Here in Provence, the landscape is shaped by the limestone hills. The limestone is quarried to provide stone for the houses and walls and the hills also act as a giant reservoir. Rain is absorbed by the limestone and partially dissolves it to create underground pools and channels where the water flows downhill to emerge as springs.
La Fontaine de Vaucluse, pictured above, is the largest in Europe. Its water comes to the surface in a huge cavern after travelling for kilometres through the limestone hills. It lies in a deep blue green pool under a towering limestone cliff and seeps through the rocks at its lip to form the Sorgue River. The river races down the hill, increasing in size as more springs feed into it, to the village of Fontaine de Vaucluse and on to irrigate orchards before flowing through Isles- sur- Sorgues.
The water is clean and clear and rushes and swirls over gravel, rocks and brilliant green water weed. Huge old plane trees shade the stream and the path beside it where people walk up to view the cavernous source.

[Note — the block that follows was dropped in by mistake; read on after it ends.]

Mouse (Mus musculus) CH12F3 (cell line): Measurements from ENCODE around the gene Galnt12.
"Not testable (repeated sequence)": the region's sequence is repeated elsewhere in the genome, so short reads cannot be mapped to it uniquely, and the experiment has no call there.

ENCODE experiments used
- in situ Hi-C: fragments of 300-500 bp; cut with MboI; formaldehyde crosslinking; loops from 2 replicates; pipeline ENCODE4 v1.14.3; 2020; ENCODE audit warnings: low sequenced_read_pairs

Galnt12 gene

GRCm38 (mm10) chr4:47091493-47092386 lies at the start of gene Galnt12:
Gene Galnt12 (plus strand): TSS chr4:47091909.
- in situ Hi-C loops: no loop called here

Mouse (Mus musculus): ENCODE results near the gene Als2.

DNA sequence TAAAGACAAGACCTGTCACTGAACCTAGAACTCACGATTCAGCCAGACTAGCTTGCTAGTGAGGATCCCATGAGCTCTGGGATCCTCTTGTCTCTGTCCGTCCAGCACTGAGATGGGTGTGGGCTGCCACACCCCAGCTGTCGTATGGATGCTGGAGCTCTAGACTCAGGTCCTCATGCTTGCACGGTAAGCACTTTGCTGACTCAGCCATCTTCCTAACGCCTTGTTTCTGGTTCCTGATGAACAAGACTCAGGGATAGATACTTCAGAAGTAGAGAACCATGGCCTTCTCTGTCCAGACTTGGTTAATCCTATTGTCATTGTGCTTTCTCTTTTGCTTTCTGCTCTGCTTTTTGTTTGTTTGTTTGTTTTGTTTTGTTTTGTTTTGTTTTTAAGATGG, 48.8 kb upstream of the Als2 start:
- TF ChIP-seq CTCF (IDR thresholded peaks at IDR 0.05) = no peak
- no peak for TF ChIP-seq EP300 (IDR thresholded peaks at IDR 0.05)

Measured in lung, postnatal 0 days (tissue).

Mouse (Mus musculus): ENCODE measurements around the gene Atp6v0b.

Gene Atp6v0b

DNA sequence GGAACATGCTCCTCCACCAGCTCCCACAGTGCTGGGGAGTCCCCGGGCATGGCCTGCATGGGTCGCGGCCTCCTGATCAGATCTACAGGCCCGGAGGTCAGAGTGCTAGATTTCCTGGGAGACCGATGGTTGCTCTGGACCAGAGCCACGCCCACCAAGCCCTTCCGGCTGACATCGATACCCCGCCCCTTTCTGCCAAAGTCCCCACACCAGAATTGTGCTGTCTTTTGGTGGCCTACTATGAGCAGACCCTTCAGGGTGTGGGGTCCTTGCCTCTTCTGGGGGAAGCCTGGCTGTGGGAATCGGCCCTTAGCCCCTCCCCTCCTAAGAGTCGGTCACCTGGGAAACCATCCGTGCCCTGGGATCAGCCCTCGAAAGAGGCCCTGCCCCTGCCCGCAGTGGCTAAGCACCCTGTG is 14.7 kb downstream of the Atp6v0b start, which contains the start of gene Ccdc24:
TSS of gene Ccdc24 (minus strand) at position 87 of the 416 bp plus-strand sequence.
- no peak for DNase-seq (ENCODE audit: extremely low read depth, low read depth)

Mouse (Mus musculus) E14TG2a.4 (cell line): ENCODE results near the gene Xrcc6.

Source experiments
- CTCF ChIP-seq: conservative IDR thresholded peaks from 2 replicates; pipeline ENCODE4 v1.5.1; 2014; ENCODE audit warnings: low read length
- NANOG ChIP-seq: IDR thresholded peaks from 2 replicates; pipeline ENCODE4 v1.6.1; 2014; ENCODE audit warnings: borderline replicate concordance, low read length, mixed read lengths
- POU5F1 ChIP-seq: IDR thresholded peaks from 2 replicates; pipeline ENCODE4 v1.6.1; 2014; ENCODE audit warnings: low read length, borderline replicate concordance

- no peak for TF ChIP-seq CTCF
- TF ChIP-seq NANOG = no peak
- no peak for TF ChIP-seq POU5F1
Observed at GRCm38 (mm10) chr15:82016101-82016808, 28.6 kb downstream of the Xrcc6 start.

Restaurant Philip is on a terrace beside the water. I love to sit right at its edge and look through the water to the gravel bottom and watch the water surge into this section from about five or six channels. Some ducks play in the current and upend themselves looking for food near the opposite bank. I can see every detail of their paddling feet. Long, thin, leafy plane tree branches overhang. All you can hear is rushing water.
On the other hand, the spring at Fontcaudette, pictured above, is tiny and trickles from a dark hole under a rock wall. It has been formalized a bit by some stone walling creating a small pond for the hameau, probably about five or six house originally. The water flows in a little channel through the garden of Les Romarins and down in to the vegetable garden below our hedge. There are a lot of black polythene garden irrigation pipes involved.
The difference between the two springs is just a matter of scale.